In 2008, I turned 40 years old. I weighed 315 lbs. I subsisted on a diet of processed foods, convenience meals, restaurant staples, and very few fresh, real foods. Even when I cooked at home (and my wife and I did often), it was still food that was very far from the land. I declared at my 40th birthday party that it was time to lose some weight. I joked that I was going to write a book entitled “Diary of an Angry Fat Man” that chronicled that journal.

I didn’t do anything for 2.5 years.

Then it hit me. If I maintained my current relationship with food I was heading to an early grave. A myriad of health issues lay certainly in my path. I wanted to see my children grow up. I needed a new relationship with food.

(Photo credit: Library of Congress)

(Photo credit: Library of Congress)

What followed for me was a long journey filled with many twists and turns. I began to read about food and weight loss. I began to feed my interest in suburban gardening. I began studying nutrition. I began to explore many different approaches to relating to food. I began to eat differently. The result was life-changing – 80lbs lost, running regularly, participating in organized road racing, obstacle runs, and trail running, tons of energy, disappearing health problems and a whole new wardrobe. I am often amazed by what has changed in my life in 18 months.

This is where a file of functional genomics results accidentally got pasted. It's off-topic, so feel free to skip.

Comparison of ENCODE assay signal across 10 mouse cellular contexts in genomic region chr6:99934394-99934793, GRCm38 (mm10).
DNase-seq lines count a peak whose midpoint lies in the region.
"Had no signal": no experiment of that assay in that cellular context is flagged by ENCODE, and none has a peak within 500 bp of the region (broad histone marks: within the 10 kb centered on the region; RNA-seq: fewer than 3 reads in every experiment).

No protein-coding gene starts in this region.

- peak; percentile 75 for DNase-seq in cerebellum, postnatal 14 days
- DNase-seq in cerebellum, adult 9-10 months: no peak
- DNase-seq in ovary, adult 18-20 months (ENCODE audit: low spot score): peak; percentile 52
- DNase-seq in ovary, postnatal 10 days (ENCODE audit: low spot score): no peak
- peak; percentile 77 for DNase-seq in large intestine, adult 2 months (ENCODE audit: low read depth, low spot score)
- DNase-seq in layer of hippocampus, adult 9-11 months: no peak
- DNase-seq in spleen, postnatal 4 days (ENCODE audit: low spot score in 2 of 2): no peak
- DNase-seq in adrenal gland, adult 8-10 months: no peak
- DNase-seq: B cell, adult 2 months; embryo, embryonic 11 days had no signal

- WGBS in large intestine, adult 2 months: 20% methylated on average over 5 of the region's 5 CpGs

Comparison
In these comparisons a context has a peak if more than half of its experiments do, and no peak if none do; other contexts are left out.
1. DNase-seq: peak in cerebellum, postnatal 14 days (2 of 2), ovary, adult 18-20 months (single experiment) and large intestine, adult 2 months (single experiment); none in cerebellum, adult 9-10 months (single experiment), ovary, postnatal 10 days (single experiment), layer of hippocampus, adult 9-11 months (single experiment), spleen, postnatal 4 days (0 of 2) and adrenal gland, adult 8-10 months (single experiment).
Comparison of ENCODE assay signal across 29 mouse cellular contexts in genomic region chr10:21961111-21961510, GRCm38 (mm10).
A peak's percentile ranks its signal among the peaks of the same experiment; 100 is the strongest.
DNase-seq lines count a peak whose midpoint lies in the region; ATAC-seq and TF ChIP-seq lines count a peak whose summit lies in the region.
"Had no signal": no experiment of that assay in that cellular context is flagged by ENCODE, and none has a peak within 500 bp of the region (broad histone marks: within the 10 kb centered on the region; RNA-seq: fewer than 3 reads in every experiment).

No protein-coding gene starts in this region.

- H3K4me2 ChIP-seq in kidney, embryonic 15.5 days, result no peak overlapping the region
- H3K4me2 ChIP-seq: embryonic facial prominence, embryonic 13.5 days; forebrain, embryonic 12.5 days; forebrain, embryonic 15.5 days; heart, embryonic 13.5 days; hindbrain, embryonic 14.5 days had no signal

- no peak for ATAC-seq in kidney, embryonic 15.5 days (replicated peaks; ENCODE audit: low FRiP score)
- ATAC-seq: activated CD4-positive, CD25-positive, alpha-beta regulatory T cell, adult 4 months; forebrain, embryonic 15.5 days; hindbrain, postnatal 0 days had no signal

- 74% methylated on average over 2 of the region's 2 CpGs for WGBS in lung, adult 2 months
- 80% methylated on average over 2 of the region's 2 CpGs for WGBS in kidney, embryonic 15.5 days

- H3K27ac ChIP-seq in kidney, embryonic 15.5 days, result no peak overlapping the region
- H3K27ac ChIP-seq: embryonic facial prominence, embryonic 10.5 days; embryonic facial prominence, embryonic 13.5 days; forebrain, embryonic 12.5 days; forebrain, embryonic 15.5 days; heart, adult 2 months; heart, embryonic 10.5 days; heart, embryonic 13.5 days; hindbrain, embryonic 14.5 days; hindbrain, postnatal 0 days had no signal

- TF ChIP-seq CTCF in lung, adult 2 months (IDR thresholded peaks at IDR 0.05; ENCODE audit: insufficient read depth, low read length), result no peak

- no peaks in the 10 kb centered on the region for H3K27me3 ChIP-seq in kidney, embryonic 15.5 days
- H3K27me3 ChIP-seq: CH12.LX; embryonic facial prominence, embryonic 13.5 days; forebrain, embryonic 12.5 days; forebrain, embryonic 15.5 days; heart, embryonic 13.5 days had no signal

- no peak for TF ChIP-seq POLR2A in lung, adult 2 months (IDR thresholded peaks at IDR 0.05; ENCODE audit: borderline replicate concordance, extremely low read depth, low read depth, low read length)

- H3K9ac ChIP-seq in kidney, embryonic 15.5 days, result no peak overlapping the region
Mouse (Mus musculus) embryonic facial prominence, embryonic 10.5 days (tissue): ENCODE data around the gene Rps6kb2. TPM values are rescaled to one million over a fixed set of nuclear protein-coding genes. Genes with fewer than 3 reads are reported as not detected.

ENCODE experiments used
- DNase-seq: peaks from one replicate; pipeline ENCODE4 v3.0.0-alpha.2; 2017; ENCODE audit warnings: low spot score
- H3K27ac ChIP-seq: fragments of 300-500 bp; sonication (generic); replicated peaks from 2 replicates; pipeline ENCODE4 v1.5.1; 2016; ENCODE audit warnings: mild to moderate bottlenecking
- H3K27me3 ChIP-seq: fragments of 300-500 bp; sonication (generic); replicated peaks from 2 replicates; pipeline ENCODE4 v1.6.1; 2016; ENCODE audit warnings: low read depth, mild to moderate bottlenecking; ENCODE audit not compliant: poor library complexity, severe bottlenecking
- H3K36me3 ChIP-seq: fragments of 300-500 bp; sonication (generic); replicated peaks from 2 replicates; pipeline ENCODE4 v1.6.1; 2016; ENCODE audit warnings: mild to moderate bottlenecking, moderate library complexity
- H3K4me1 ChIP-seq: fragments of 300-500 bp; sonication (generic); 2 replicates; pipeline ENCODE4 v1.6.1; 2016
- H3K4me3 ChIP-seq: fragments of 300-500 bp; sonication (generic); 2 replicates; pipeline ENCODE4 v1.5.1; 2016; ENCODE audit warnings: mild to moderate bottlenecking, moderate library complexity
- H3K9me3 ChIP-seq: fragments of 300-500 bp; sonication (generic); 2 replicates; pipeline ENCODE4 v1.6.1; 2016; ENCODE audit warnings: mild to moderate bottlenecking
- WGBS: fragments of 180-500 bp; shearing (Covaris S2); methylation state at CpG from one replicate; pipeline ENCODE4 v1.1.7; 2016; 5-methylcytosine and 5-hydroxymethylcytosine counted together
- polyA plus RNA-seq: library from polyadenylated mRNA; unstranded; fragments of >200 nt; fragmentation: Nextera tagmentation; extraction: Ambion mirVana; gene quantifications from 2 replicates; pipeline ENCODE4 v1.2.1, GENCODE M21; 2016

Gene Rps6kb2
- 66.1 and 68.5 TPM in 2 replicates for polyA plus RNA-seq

The questions I most regularly get are: “How much have you lost?” and “How did you do it?”

People want to know the secret, the “diet,” the prescription. I always had a hard time answering. What is it that did it for me? Would I accept the labels that others have for my new relationship with food? Or would I make my own categories.

A lot is being written these days about the Paleo Diet. Many think of it as eating bacon at every meal, rare steaks for snacks, high fat content and cardiac issues waiting to happen. Some accuse it of being elitist because of its preference for organic foods and pastured, free-range, high quality meats. Others say it is inaccessible to the common person with a job, a home and children because of the emphasis on preparing your own food. Some accuse it of only being for the wealthy. It is for these reasons that I have stayed away from such descriptions of my diet. Not because I don’t understand, but because others misunderstand.

But stop for a moment and think about this:

The Paleo approach to food emphasizes a closeness to your food.
The Paleo approach to food emphasizes fresh, real foods instead of processed lab creations.
The Paleo approach to food emphasizes fruits and vegetables of all sorts.
The Paleo approach to food emphasizes wild, clean meat that has not been factory farmed.
The Paleo approach to food emphasizes local dairy from pastured livestock (if eaten at all).
The Paleo approach to food emphasizes eating locally sourced food.

LoC-farmer

(Photo credit: Library of Congress)